On the eve of the second anniversary of the Supreme Court’s decision to strip the Voting Rights Act of one of its strongest provisions, Democrats in the House and Senate are pushing a new bill to restore federal oversight in states and counties with a history of discrimination and voter suppression.
The Voting Rights Advancement Act of 2015 goes far beyond the version introduced in 2014, which would have only required four states — Georgia, Louisiana, Mississippi and Texas — to get pre-clearance from the Justice Department before changing their voting laws. It was also widely criticized by voting rights advocates for a special carve-out for voter ID laws, so they don’t count against a state in determining whether they need federal oversight.
But that bill, a compromise aimed at winning support from Republicans, did not even receive a hearing in the House of Representatives, let alone a vote. Even Republicans in Congress who traveled to Selma, Alabama for the 50th anniversary of the attack on voting rights demonstrators known as Bloody Sunday told ThinkProgress they either didn’t support the bill or hadn’t taken time to read it.
Since that bill was introduced in 2014, Republicans have won control of the Senate, and the highest ranking supporter of the measure was voted out of office, setting up voting rights advocates for an even tougher road ahead.
But Sen. Bob Casey (D-PA), one of the co-sponsors of the newer, stronger bill, told ThinkProgress that whether or not the bill has a chance of passing, it’s important to try.
“There are politicians here in Washington and around the country who are trying to erect barriers to the right to vote and we have to have an aggressive response,” he said. “Initially, two years ago, you had some Republicans who were with us on this, at least saying the right thing. But since then, a lot of that has broken down, but we have to continue to fight to move forward.”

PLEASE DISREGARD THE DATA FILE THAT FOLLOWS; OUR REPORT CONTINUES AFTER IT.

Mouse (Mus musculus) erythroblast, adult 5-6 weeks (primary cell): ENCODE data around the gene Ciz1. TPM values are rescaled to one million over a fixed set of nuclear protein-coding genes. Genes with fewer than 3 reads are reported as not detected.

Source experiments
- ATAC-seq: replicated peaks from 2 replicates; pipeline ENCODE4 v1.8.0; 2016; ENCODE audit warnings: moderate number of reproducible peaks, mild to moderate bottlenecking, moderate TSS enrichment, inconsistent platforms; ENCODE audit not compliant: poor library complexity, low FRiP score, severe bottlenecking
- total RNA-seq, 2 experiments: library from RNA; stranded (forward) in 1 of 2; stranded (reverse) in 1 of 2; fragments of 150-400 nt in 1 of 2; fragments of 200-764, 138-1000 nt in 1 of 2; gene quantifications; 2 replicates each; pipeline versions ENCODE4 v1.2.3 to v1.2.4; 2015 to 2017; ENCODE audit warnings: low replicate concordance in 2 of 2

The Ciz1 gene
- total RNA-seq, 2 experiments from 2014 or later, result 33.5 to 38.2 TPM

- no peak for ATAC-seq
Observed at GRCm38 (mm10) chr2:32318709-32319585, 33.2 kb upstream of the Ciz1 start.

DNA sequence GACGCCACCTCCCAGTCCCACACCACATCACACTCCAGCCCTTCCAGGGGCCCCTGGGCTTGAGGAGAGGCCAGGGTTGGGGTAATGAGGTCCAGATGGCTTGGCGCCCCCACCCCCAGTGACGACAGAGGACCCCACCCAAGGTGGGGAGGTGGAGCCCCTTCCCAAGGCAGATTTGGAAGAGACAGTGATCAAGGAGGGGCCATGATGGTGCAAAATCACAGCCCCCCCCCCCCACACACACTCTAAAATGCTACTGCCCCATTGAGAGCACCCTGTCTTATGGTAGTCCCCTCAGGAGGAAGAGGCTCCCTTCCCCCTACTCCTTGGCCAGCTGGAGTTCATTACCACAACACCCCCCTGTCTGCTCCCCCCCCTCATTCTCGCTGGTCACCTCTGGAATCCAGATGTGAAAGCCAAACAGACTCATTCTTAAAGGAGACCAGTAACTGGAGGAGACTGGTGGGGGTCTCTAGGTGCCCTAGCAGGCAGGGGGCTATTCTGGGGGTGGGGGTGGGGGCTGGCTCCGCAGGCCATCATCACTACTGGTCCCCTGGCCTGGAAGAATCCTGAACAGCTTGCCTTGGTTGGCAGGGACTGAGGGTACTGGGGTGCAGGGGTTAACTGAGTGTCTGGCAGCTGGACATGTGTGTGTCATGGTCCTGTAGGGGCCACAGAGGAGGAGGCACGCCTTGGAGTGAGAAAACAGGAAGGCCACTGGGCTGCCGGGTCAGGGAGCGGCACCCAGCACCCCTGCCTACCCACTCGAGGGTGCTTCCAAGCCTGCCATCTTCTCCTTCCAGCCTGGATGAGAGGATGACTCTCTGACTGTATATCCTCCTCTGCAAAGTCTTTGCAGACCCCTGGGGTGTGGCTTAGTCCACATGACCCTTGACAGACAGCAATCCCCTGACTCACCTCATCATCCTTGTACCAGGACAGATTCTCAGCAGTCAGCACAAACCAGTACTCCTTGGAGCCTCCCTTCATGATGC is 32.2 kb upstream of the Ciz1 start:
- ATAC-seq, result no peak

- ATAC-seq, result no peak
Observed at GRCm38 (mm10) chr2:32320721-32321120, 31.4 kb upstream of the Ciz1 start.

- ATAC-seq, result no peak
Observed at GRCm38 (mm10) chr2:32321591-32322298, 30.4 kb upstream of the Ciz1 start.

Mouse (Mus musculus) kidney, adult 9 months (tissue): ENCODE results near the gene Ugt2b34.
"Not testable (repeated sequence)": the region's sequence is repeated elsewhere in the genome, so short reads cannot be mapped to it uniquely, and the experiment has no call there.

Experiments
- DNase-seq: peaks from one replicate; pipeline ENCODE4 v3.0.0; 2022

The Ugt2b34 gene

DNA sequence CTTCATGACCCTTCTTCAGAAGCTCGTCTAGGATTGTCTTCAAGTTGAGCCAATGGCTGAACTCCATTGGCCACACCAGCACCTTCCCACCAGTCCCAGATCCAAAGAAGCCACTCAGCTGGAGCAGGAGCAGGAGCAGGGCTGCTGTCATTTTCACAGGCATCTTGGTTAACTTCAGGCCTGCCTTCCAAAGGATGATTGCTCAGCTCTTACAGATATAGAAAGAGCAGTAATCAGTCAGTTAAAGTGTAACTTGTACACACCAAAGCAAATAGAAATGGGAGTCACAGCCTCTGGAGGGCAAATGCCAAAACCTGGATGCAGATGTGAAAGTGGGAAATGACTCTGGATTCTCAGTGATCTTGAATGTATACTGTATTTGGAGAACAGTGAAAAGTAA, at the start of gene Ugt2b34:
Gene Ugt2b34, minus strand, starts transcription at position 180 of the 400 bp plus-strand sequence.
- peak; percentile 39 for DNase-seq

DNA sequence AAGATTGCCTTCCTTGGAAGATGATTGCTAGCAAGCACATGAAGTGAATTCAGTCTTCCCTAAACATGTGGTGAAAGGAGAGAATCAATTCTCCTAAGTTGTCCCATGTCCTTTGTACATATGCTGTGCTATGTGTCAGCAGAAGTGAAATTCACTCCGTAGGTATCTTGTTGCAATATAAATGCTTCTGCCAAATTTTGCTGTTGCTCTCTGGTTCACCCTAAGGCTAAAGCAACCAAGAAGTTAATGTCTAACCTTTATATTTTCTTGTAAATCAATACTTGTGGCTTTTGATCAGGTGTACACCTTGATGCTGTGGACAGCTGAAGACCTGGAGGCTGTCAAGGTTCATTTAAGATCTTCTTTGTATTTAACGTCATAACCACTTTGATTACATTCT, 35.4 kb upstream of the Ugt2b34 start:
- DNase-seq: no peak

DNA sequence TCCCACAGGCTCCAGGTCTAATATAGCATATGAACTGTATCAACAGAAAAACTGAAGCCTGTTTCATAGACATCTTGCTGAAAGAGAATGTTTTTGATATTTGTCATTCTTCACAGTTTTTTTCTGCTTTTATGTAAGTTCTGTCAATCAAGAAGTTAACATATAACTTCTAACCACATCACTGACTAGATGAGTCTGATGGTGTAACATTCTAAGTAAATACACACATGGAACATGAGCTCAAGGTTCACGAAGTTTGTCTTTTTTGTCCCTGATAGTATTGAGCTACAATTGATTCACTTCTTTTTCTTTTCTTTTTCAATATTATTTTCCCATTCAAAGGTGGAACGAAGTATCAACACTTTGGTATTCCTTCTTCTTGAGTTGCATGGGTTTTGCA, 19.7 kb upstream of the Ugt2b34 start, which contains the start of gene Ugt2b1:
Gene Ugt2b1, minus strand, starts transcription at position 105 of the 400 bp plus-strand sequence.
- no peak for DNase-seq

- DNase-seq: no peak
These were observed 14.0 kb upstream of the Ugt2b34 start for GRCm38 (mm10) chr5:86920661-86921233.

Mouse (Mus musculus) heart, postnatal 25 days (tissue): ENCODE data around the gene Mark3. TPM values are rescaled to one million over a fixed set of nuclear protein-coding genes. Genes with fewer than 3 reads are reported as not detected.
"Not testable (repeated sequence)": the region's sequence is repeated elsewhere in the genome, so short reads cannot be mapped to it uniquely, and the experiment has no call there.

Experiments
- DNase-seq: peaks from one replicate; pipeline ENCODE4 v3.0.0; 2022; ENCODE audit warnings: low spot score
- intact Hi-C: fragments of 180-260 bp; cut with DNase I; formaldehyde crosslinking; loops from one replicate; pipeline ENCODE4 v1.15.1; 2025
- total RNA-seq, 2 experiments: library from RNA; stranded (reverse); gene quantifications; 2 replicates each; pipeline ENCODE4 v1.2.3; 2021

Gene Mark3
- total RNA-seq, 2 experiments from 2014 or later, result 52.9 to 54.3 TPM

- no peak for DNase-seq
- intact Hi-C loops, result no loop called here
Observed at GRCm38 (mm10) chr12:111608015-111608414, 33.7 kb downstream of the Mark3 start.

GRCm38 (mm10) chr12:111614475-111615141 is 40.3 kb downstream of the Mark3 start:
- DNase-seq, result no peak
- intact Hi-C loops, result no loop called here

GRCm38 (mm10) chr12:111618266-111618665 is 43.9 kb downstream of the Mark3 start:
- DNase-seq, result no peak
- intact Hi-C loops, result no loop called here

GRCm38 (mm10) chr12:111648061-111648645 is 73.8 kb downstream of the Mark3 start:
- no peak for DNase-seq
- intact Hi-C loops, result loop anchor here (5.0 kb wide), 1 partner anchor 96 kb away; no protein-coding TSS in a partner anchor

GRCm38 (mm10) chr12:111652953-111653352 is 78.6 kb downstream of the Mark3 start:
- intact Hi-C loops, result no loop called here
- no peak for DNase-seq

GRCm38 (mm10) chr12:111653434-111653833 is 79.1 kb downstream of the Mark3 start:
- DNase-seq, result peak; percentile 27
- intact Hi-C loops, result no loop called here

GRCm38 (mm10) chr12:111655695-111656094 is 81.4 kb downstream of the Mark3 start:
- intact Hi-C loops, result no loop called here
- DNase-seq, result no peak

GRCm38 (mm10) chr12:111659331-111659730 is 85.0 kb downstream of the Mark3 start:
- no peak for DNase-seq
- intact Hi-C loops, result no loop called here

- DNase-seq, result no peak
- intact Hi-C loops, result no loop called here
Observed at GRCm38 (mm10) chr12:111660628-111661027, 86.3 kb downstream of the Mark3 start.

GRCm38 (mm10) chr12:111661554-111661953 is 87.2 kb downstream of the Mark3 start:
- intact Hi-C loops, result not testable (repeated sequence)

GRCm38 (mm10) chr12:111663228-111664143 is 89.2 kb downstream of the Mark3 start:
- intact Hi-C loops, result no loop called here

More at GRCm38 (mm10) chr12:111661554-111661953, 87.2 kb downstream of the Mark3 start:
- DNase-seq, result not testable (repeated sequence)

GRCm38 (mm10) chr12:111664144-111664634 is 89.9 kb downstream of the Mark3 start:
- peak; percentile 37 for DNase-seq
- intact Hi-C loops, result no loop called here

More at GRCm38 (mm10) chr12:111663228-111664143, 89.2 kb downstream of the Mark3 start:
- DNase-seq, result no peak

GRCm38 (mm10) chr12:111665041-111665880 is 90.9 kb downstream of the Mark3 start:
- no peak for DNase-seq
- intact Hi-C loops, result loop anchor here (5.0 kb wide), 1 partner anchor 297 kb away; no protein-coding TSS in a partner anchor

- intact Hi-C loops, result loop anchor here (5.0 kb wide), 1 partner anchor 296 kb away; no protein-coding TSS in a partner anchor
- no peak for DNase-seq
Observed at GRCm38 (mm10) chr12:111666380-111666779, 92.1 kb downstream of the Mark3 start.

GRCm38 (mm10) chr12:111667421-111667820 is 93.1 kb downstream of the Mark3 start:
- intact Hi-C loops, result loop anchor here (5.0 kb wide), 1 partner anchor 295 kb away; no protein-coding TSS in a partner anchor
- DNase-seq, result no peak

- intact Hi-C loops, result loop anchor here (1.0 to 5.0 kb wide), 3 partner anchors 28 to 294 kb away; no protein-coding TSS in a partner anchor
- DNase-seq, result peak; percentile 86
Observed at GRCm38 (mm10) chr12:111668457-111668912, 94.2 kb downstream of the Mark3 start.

Indeed, the lead Republican co-sponsor of the last bill, Rep. Jim Sensenbrenner (R-WI) explicitly told The Nation that he will not sign on to the Voting Rights Advancement Act.
Under the bill, the states with 15 voting rights violations over the past 25 years — or 10 violations if one was statewide — have to get clearance from the Justice Department before making any changes to how they conduct elections. Thirteen states would be initially covered — Alabama, Arkansas, Arizona, California, Florida, Georgia, Louisiana, Mississippi, New York, North Carolina, South Carolina, Texas, and Virginia — and more could be added in the future.
If passed, those states would have to prove that everything from moving a polling place, to new laws making voters show proof of citizenship, to redrawn voting district maps, do not disproportionately burden residents of color.
The new bill would also allow the Attorney General to send federal election monitors to states where there is a risk of voting discrimination.
Casey told ThinkProgress that after seeing his own state pass a voter ID law — later struck down as unconstitutional — that he called “an insult and an abomination,” he believes in pushing for the strongest protections possible despite the current political gridlock.
“It’s better for the country if there’s bipartisanship, but I don’t want to support a bill that’s so watered down that it’s almost meaningless,” he said.
On Thursday, the anniversary of the Supreme Court’s Shelby v. Holder ruling against Section 5 of the Voting Rights Act, civil rights advocates will rally in Roanoke, Virginia — the district of House Judiciary Committee chair Bob Goodlatte. Goodlatte has been one of the main lawmakers to prevent the Voting Rights Act restoration from advancing in Congress, telling reporters he believes such a move is “not necessary.” A few weeks later, activists and faith leaders will take to the streets in Winston-Salem, North Carolina as a lawsuit challenging the state’s voter ID law heads to trial.
Reverend Dr. William Barber with the North Carolina NAACP, the main group challenging the law, told reporters on a conference call Wednesday that because that law was passed right after the Supreme Court gutted the Voting Rights Act, the case will “shine a glaring light” on how badly those protections are needed.
“Our lawsuit challenging this monster voter suppression law will test the strength of the Voting Rights Act today, and what happens in that courtroom will determine what happens in the nation, it will set the course of jurisprudence for many, many years to come,” he said. “We aim expose just how bad the Shelby decision was, and to show the world we will not surrender the most fundamental right of our democracy: the right to vote.”